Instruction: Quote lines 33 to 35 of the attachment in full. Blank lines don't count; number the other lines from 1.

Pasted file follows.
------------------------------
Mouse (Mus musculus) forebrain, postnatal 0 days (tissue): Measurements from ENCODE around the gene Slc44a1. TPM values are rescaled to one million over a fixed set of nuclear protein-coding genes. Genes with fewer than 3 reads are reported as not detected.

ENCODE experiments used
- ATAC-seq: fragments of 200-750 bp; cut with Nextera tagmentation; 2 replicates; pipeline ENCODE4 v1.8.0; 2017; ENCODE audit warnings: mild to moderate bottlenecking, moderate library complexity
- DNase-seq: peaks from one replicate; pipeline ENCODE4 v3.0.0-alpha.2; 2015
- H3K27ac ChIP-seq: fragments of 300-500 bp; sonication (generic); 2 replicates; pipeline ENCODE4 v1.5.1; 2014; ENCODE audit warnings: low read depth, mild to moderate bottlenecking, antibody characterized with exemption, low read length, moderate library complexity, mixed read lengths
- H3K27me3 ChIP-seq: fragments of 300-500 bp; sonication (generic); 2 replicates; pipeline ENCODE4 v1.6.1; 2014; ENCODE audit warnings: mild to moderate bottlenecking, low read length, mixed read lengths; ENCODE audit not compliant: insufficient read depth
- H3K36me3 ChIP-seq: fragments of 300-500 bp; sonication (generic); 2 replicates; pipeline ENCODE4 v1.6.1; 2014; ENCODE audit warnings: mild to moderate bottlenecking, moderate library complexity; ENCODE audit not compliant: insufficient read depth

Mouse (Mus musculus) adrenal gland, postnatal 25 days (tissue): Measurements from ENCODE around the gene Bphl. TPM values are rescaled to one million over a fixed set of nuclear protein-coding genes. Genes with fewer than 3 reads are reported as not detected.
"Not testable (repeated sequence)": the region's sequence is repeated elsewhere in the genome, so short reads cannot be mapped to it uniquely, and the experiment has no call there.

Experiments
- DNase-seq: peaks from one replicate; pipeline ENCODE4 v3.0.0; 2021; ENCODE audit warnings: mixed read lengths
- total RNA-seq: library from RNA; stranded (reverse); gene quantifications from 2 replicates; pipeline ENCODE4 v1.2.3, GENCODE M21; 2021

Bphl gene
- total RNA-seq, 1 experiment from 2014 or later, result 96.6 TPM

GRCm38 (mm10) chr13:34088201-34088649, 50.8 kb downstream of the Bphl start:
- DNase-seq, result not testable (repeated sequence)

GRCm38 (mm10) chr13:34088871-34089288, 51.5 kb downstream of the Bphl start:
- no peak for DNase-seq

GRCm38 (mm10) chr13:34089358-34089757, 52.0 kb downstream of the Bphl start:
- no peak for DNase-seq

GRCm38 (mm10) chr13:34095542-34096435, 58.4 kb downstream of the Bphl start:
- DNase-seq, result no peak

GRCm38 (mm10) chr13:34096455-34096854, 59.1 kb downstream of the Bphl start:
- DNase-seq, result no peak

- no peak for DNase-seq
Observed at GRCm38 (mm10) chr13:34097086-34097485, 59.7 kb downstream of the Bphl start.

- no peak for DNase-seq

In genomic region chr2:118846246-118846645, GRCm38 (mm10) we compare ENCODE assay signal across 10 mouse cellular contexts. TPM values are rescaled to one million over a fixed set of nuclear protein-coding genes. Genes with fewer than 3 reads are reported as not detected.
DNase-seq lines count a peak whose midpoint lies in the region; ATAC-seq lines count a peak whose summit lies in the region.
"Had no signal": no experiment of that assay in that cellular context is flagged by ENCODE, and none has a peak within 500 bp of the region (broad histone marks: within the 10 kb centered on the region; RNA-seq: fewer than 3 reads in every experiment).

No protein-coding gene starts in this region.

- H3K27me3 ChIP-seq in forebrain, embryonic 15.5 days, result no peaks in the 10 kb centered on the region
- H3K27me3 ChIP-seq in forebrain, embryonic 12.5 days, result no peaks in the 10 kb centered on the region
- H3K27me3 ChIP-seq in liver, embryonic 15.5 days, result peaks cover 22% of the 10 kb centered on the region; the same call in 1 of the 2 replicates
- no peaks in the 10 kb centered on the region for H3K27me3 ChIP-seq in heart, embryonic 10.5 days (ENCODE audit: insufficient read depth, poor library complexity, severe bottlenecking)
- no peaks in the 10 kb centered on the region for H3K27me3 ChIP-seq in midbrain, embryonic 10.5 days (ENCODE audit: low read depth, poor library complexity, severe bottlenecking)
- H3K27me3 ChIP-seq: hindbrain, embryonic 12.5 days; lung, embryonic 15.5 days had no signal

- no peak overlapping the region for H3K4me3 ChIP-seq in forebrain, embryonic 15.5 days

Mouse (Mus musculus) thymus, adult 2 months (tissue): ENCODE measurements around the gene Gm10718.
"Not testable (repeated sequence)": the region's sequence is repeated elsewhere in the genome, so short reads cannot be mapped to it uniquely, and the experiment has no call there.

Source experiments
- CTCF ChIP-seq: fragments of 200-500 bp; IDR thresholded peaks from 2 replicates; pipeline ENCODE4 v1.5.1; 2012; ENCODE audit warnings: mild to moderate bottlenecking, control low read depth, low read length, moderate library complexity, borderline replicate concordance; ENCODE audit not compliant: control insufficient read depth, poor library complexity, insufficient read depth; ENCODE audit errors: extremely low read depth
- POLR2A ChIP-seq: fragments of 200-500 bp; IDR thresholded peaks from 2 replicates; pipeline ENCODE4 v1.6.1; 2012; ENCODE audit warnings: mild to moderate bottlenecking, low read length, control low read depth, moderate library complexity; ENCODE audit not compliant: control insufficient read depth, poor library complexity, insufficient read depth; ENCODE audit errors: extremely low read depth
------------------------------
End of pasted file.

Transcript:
- H3K27me3 ChIP-seq in forebrain, embryonic 12.5 days, result no peaks in the 10 kb centered on the region
- H3K27me3 ChIP-seq in liver, embryonic 15.5 days, result peaks cover 22% of the 10 kb centered on the region; the same call in 1 of the 2 replicates
- no peaks in the 10 kb centered on the region for H3K27me3 ChIP-seq in heart, embryonic 10.5 days (ENCODE audit: insufficient read depth, poor library complexity, severe bottlenecking)